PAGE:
"We already know that a trip to Mars and back may well have serious, possibly permanent, effects on the bodies of the astronauts," said Gerald Weissmann, M.D., Editor-in-Chief of The FASEB Journal. "Now we learn that the hidden passengers on that mission--the bacteria their gut--will be affected as well. This lends further credence to the fact that life on Earth, including the microbiome, evolved under gravity and needs it to thrive."

http://www.eurekalert.org/pub_releases/2015-08/foas-smi080515.php

Simulated microgravity disrupts intestinal homeostasis and increases colitis susceptibility

August 2015

Pingping Li*,1, Junxiu Shi*,1, Peng Zhang†,1, Ke Wang*, Jinglong Li‡, Hongju Liu†, Yu Zhou*, Xi Xu*, Jie Hao*, Xiuyuan Sun*, Xuewen Pang*, Yan Li*, Hounan Wu§, Xiaoping Chen†,2 and Qing Ge*,2

Author Affiliations

*Key Laboratory of Medical Immunology, Ministry of Health, Department of Immunology, School of Basic Medical Sciences, and §Peking University Medical and Health Analytical Center, Peking University Health Sciences Center, Beijing, China; †State Key Laboratory of Space Medicine Fundamentals and Application, Chinese Astronaut Research and Training Center, Beijing, China; and ‡College of Life Sciences and Key Laboratory of Modern Teaching Technology, Shaanxi Normal University, Xian, China

↵2Correspondence: Q.G., Dept. of Immunology, School of Basic Medical Sciences, Peking University Health Sciences Center, 38 Xue Yuan Rd., Beijing, 100191, P. R. China. E-mail: [email protected]; X.C., Chinese Astronaut Research and Training Center, Beijing, 100094, P. R. China. E-mail: [email protected]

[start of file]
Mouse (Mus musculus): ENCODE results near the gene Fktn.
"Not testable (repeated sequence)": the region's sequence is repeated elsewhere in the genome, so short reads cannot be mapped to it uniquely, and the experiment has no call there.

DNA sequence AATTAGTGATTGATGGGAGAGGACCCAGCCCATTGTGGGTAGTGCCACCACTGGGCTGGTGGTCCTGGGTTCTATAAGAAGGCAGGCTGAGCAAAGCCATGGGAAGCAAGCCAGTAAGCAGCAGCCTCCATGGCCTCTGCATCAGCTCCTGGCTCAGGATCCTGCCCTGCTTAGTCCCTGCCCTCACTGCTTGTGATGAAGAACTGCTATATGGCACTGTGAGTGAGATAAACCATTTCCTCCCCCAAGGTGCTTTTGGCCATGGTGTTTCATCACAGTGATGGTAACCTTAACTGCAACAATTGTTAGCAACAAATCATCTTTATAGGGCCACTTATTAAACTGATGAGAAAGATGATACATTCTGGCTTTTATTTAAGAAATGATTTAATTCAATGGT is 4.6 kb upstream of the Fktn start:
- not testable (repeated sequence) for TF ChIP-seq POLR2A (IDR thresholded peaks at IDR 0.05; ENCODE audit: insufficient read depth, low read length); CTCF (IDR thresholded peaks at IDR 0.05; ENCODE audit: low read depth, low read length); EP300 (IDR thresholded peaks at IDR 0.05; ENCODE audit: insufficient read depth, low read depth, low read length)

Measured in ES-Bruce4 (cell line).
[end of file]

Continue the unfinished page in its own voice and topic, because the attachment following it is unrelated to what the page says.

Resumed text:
↵1 These authors contributed equally to this work.



Abstract

The immune systems can be altered by spaceflight in many aspects, but microgravity-related mucosal immune changes and its clinical significance have not been well studied. The purpose of this study was to investigate whether simulated microgravity influences the intestinal homeostasis and increases the susceptibility to colon inflammation. The hindlimb unloading (HU) mouse model was used to simulate the microgravity condition. Three percent dextran sulfate sodium (DSS) was given to mice to induce colitis. Compared to ground control (Ctrl) mice, the HU ones revealed an impaired intestinal homeostasis and increased susceptibility to DSS-induced colitis. This includes an early-onset, 4-fold expansion of segmented filamentous bacteria (SFB), more than 2-fold decrease in regulatory T (Treg) cell numbers and IL-10 production, ∼2-fold increase in colonic IL-1β expression, 2-fold increase in circulating neutrophils, and colonic neutrophil infiltration. The application of antibiotics ameliorated the Treg and IL-10 reductions but did not significantly dampen neutrophilia and elevated expression of colonic IL-1β. These results indicate that the intestinal microflora and innate immune system both respond to simulated microgravity and together, contribute to the proinflammatory shift in the gut microenvironment. The data also emphasize the necessity for evaluating the susceptibility to inflammatory bowel diseases (IBDs) in distant space travels.—Li, P., Shi, J., Zhang, P., Wang, K., Li, J., Liu, H., Zhou, Y., Xu, X., Hao, J., Sun, X., Pang, X., Li, Y., Wu, H., Chen, X., Ge, Q. Simulated microgravity disrupts intestinal homeostasis and increases colitis susceptibility.